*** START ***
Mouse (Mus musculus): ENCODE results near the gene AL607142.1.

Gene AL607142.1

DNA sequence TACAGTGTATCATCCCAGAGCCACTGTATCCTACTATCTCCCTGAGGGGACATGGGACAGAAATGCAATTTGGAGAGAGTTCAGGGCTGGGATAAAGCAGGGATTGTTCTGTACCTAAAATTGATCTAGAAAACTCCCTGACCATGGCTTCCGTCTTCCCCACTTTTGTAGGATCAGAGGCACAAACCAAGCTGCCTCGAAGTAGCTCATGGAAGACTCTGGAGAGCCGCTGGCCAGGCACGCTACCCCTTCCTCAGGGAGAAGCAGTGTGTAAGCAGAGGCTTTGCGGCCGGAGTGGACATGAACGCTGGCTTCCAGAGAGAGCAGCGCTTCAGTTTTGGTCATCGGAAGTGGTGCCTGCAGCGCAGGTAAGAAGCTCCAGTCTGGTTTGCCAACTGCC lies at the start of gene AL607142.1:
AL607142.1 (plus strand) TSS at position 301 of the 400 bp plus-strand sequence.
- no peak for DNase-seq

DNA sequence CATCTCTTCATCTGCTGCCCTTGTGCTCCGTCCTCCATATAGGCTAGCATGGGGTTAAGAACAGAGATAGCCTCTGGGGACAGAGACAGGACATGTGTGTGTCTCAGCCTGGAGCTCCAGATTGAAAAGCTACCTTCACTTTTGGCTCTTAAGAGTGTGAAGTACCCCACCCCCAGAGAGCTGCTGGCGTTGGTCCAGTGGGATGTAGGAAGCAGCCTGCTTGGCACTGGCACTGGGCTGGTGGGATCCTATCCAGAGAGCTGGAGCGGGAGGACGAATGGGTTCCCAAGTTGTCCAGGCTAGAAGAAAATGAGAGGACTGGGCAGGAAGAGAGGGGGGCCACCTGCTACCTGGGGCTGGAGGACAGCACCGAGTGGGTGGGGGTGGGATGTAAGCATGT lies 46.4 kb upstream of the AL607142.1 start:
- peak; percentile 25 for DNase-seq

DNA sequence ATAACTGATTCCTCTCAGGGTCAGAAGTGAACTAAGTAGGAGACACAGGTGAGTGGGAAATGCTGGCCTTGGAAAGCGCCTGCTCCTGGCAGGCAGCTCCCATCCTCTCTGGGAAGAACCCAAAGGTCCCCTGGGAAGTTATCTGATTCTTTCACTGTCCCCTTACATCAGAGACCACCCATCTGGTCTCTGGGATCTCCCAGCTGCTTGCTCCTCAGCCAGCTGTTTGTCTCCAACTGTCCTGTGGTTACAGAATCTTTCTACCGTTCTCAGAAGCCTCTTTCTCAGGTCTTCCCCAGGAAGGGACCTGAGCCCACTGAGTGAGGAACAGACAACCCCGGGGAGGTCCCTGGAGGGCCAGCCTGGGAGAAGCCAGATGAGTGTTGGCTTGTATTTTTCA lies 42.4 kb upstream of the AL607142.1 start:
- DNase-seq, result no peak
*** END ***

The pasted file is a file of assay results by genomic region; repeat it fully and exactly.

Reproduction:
Mouse (Mus musculus): ENCODE results near the gene AL607142.1.

Gene AL607142.1

DNA sequence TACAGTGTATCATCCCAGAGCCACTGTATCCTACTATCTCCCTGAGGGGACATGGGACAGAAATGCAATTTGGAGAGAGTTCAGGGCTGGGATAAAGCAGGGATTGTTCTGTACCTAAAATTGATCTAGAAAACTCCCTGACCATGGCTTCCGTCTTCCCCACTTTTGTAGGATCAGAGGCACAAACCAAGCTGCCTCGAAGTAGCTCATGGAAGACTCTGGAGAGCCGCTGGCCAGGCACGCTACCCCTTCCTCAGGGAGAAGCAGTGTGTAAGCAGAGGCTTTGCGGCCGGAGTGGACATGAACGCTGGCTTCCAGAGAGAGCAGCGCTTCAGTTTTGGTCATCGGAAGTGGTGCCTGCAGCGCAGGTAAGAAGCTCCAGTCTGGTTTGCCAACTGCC lies at the start of gene AL607142.1:
AL607142.1 (plus strand) TSS at position 301 of the 400 bp plus-strand sequence.
- no peak for DNase-seq

DNA sequence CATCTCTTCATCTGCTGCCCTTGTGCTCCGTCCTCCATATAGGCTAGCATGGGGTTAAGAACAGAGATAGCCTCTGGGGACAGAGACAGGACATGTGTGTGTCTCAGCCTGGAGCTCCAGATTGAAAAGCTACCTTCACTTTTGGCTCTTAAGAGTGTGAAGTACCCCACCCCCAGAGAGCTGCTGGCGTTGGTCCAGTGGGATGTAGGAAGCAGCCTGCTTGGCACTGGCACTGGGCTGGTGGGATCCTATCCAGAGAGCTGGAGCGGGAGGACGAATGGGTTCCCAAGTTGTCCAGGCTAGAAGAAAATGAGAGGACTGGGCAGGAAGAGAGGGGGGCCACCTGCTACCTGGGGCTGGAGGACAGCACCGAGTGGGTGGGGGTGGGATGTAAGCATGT lies 46.4 kb upstream of the AL607142.1 start:
- peak; percentile 25 for DNase-seq

DNA sequence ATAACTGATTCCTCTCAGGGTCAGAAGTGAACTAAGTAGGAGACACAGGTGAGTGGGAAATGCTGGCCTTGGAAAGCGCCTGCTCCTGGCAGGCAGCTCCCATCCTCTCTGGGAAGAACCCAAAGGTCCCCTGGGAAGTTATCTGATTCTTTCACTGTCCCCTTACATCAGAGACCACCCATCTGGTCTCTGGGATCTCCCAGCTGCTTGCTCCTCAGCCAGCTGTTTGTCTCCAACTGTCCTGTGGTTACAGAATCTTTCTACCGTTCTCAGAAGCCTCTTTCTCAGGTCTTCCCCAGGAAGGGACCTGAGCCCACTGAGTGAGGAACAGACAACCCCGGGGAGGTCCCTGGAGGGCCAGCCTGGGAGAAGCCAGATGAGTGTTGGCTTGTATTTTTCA lies 42.4 kb upstream of the AL607142.1 start:
- DNase-seq, result no peak